Why Don’t I Spend More Time Coding?

A little over 3 weeks ago I started a new game dev project codenamed Dungeon Explorer. I wanted a smaller project that pushed my knowledge of Unity and allowed me to feel comfortable with my coding skills. So I downloaded Unity 2019.2 and quickly blocked out the user interface, and committed my code to a private GitHub repo. And then I didn’t touch it for 4 days. Sigh. I resolved to do better and managed to code for a few days in a row and then stopped again. I needed to find a better way.

I researched how to get motivated and discovered that it’s not about motivation, it’s about discipline. The answer to why I haven’t spent more time coding was a simple one – I did not push myself, I simply waited for inspiration.

Finding Discipline In A Challenge

Now I knew what to do, I needed to cultivate discipline in my coding. I struggled with implementing changes to my schedule, mainly because I did not want to get up at 0515 to code. Yet, I did exactly that and created a nightly routine that included setting up my coffee, making lunch for the next day, and a few other things. These simple tasks saved me roughly 15 minutes every morning, which meant I coded longer in the morning. However, I still did not code every day. I was not disciplined enough.

Around this same time, my wife had completed roughly 20ish days of her daily sketch journal (check out her Instagram). She made time everyday to work on a sketch and post it. I needed something like that for my code. I found my solution in the 100 Days of Code challenge.

The rules of the challenge were simple, code a minimum of 1 hour every day for the next 100 days, and tweet your progress with the #100DaysOfCode hashtag. I did some more research and hemmed and hawed for a few days before tweeting my public commitment to the challenge on August 23.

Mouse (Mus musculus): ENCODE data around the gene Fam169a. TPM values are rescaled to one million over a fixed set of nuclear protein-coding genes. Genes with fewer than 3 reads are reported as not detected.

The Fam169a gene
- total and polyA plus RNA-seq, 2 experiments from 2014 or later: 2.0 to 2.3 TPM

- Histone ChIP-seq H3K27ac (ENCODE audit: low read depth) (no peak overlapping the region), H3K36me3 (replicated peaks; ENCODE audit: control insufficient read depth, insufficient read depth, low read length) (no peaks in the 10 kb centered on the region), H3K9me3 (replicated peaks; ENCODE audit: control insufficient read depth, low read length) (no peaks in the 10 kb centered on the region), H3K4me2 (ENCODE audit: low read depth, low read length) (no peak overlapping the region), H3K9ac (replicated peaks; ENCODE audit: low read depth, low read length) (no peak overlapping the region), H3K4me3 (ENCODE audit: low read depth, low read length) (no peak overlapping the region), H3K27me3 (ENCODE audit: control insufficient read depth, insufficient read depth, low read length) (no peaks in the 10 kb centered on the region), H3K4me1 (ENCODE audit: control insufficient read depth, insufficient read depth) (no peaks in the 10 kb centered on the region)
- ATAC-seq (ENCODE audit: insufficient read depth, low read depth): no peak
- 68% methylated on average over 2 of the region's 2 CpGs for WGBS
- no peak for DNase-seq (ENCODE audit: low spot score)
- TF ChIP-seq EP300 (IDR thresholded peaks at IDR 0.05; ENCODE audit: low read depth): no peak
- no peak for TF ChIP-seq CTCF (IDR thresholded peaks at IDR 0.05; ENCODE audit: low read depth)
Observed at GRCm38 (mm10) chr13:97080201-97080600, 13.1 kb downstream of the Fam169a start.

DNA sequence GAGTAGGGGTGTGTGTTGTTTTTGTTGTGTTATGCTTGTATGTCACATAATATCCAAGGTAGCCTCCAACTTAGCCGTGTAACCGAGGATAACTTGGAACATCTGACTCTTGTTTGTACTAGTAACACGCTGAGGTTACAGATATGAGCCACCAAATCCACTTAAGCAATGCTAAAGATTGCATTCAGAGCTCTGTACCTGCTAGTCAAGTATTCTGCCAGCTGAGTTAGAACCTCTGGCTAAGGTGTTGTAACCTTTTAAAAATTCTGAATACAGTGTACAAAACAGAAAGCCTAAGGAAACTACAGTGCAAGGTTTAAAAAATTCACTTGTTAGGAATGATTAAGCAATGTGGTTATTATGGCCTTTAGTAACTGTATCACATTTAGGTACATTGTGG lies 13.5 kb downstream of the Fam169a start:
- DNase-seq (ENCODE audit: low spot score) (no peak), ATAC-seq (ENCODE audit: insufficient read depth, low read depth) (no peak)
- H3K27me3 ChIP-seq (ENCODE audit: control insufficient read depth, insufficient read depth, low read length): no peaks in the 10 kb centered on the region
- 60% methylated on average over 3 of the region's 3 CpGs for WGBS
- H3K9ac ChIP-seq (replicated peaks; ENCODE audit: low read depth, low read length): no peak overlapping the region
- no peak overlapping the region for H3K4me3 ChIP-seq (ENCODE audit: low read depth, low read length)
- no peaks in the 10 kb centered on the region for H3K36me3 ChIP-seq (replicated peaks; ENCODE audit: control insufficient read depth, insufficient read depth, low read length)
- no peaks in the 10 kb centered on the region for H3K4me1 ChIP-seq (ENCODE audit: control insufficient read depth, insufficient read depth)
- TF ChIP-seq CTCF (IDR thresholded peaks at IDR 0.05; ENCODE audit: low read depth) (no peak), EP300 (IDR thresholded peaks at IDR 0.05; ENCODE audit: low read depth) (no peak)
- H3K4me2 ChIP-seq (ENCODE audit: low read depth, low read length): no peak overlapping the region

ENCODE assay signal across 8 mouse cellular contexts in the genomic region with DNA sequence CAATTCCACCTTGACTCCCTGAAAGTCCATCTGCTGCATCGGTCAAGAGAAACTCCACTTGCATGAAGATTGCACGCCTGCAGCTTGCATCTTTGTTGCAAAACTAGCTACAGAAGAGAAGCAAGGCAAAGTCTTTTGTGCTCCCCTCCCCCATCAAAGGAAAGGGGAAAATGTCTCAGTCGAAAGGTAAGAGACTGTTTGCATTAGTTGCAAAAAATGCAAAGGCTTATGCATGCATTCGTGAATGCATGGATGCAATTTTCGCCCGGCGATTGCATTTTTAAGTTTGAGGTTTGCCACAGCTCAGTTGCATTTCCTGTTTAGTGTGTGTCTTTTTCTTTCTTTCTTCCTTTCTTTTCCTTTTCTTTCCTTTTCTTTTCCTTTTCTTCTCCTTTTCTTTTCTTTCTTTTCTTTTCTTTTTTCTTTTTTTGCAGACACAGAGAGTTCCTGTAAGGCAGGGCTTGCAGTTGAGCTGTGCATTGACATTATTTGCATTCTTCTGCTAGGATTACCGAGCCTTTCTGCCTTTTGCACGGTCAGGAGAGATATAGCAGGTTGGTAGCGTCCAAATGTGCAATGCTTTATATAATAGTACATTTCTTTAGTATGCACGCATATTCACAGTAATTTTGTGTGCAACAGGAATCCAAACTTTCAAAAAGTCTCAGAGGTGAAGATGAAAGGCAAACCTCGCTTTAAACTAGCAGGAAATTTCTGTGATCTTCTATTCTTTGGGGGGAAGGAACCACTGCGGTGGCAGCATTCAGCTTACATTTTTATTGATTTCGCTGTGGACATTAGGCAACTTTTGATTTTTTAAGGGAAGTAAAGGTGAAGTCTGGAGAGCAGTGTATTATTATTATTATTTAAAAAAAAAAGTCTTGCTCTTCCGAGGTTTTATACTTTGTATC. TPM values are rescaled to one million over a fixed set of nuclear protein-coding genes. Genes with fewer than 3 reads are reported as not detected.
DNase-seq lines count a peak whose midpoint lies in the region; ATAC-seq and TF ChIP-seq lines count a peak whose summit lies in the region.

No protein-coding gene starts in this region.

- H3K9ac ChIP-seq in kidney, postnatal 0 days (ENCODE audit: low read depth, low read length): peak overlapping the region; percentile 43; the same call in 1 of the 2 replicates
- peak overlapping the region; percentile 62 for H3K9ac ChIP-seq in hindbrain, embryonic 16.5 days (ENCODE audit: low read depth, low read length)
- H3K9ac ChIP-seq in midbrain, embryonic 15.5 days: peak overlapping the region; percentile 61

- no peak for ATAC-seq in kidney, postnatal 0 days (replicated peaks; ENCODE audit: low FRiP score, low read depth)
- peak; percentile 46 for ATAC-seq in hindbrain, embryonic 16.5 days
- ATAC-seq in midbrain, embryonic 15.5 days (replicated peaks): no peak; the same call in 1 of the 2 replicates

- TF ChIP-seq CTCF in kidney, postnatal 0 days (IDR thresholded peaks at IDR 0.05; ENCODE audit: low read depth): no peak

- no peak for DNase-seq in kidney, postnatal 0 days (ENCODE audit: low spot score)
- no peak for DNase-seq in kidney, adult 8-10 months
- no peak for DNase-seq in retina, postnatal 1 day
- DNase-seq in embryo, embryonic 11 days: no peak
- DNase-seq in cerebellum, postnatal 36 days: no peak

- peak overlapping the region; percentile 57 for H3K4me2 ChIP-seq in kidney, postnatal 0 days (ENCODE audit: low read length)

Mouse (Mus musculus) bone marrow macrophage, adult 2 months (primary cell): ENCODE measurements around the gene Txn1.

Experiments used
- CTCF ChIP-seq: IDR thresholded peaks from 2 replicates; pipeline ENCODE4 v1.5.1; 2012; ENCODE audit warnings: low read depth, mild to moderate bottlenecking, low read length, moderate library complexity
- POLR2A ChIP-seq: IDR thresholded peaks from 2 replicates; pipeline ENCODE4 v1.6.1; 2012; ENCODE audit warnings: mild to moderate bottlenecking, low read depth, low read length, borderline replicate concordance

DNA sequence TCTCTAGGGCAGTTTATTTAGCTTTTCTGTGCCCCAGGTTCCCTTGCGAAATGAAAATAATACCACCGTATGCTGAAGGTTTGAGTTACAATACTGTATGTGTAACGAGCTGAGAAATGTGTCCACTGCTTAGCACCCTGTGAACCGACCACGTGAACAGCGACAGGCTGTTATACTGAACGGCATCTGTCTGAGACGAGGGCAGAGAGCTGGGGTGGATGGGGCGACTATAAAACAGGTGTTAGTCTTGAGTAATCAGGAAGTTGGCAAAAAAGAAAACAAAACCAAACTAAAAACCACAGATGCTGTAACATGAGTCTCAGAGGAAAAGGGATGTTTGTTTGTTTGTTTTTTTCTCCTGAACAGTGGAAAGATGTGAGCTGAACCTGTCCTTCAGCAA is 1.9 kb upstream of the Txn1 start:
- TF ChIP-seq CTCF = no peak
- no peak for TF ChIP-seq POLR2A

Publicly Committing to 100 Days of Code

Woot! Since I kept the Dungeon Explorer repo private I couldn’t point to that. Luckily the challenge creator thought people in my situation and provided repo I could fork to create my own daily log. Every day for the past week I recorded my commits and updates to my log, pushed it to GitHub, and tweeted about it.

To date, my greatest success came last night. I woke up on the wrong side of the bed and felt like emotional crap all day, every little thing irritated me. I did not code before work, and when I got home I did not code either. I almost ditched the whole day, except one little thing – yesterday was my 7th day of the challenge. I was damned if I would “take a break” so early in this challenge. At 9 o’clock last night I sat down to code for an hour and I wasn’t sure if I could even go that long. At a few minutes past 11 o’clock I finally made myself stop because I needed to go to bed. That is success! And discipline!

Questing and Time Tracking

For the past 8 days I have coded every day, putting in roughly 2-ish hours every day, and I feel good about it. Since my wife and I limited our game dev to 160 hours each for Dungeon Explorer we have logged our time. I increased my coding hours every week so far, and even this week (which ends tomorrow) might have 1.5x more coding time than last week. Woot!

Visual Time Keeping
Week #DatesCoding Hours
2019-W32 7-10 Aug 2019 4.12 hours
2019-W3311-17 Aug 20195.66 hours
2019-W3418-24 Aug 20199.66 hours (started challenge)
2019-W3525-31 Aug 201911.93 hours (1 day left in week)

Life’s An Adventure, Go Questing!

Dream It: I wish I could build a small game to help me learn Unity.
Do It: I created Dungeon Explorer with the purpose to build and deploy a game in 160 hours.

Dream It: I wish I could spend more time coding every day.
Do It: I researched and found I needed discipline in my life, and my wife inspired me to do more. I challenged myself to write 100 Days of Code.

Now in the final days of the month I can see and feel positive changes. I stopped dreaming and started doing.

What’s your dream? What are you doing to make it real?

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